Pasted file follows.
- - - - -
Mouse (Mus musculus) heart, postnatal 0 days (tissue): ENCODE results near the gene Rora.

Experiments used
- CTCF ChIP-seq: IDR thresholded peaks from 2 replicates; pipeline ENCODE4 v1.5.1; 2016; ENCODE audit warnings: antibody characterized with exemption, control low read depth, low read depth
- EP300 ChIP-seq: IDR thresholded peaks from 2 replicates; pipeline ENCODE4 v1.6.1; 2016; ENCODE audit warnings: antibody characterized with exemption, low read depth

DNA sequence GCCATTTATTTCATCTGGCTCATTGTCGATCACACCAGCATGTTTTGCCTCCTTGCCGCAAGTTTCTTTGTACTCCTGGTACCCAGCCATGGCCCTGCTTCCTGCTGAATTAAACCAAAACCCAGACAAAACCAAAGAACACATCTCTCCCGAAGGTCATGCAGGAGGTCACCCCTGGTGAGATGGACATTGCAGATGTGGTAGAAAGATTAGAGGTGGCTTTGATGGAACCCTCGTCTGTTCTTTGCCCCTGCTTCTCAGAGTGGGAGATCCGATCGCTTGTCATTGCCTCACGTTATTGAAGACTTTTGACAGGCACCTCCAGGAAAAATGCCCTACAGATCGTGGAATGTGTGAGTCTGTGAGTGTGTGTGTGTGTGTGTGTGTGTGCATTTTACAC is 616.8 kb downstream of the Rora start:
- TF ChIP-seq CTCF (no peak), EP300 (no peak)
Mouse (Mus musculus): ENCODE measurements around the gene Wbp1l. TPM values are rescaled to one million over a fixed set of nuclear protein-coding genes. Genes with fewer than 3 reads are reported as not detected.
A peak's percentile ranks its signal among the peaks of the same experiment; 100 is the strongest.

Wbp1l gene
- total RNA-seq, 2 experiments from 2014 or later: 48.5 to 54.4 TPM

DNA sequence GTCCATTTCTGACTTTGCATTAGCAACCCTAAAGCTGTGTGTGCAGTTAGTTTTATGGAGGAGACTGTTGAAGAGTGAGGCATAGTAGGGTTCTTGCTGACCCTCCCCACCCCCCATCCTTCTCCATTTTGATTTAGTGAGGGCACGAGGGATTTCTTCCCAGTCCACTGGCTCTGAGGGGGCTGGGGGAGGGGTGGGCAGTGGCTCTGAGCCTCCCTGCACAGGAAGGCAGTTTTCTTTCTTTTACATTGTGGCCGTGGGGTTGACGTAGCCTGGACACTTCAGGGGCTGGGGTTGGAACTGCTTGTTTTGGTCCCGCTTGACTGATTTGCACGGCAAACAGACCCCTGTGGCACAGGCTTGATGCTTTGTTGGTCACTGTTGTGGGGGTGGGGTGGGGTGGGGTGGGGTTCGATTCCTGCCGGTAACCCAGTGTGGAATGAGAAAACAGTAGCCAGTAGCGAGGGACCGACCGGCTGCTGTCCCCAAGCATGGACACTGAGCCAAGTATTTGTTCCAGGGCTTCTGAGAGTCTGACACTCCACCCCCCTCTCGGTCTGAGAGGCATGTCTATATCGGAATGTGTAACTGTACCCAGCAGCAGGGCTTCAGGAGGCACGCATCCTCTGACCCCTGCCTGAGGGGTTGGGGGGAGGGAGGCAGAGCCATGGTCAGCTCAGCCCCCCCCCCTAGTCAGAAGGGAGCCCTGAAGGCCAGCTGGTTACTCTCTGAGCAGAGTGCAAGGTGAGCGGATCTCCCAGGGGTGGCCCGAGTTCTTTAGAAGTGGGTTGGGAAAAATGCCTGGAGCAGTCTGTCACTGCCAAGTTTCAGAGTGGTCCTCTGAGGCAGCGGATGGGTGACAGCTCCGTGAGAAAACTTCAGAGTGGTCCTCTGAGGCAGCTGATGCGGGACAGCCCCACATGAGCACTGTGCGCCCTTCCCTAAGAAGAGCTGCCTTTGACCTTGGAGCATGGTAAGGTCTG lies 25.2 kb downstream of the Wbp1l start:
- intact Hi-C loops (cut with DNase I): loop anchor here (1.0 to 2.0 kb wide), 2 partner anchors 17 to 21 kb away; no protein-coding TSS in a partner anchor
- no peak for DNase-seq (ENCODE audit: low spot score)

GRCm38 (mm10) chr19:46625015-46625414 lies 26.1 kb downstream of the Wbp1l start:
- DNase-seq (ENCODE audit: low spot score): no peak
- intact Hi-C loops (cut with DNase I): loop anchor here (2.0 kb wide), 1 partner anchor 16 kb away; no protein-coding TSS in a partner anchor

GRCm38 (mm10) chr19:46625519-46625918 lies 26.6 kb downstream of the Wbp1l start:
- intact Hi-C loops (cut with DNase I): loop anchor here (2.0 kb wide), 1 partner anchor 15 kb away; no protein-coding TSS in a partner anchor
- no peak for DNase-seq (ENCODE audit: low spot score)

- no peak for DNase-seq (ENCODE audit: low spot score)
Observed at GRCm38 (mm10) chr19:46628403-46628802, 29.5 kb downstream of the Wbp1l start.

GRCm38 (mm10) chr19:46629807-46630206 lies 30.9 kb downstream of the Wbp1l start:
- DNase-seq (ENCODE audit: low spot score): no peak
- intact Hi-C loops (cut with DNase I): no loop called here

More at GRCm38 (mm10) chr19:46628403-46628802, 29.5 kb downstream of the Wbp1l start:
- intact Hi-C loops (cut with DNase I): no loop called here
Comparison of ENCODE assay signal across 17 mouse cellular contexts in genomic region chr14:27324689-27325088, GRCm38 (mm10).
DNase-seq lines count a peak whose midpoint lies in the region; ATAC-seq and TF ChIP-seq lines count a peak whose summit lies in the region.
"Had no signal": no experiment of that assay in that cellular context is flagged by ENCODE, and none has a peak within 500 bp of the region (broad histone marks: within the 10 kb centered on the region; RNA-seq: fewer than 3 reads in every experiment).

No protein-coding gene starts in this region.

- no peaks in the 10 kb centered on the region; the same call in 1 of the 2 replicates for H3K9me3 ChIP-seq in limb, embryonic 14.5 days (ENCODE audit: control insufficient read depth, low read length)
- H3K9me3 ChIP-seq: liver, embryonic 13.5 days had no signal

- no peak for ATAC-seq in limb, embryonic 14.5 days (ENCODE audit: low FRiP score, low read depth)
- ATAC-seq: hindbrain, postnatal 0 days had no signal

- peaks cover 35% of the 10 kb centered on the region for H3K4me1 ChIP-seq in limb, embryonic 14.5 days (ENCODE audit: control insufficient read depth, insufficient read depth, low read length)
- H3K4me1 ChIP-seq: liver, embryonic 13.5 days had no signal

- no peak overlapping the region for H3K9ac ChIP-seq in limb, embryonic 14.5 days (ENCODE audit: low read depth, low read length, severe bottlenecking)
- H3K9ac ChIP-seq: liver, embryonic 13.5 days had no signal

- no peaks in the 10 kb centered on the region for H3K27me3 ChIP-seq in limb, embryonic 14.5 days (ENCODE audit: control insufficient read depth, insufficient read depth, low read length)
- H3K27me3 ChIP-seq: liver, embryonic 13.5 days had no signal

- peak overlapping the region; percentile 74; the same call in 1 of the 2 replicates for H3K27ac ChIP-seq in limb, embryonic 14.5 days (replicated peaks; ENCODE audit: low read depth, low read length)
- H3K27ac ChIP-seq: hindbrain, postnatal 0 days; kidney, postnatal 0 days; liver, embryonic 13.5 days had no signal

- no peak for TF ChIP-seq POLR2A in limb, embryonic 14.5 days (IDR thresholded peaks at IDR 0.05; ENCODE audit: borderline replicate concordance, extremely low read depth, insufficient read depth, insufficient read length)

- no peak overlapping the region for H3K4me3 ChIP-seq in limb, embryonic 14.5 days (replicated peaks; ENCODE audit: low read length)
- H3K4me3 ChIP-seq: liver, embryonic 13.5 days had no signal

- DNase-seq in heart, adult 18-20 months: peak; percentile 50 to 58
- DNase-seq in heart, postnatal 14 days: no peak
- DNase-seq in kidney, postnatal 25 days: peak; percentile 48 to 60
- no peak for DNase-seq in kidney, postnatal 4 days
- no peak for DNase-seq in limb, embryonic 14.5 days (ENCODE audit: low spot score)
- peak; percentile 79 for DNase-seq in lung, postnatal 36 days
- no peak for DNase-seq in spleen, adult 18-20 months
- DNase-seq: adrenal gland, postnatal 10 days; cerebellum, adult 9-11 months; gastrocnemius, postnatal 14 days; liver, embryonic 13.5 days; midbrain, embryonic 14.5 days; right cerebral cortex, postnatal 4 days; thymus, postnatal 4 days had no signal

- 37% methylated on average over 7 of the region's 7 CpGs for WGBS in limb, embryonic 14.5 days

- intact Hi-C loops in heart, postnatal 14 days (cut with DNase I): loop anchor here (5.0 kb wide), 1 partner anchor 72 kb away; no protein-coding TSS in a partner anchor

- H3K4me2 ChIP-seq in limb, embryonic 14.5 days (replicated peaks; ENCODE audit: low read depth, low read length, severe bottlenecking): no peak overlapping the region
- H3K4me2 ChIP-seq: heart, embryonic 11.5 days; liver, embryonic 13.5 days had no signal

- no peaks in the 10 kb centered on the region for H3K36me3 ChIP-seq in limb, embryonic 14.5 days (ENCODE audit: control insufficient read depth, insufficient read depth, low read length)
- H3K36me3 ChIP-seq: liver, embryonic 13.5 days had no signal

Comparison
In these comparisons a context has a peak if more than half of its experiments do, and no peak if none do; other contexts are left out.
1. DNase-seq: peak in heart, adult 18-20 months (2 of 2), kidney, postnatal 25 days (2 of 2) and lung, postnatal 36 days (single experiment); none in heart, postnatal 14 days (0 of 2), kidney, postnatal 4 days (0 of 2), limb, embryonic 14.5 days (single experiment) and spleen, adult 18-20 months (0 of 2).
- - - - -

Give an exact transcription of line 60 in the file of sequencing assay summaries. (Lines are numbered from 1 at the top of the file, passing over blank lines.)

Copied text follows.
Comparison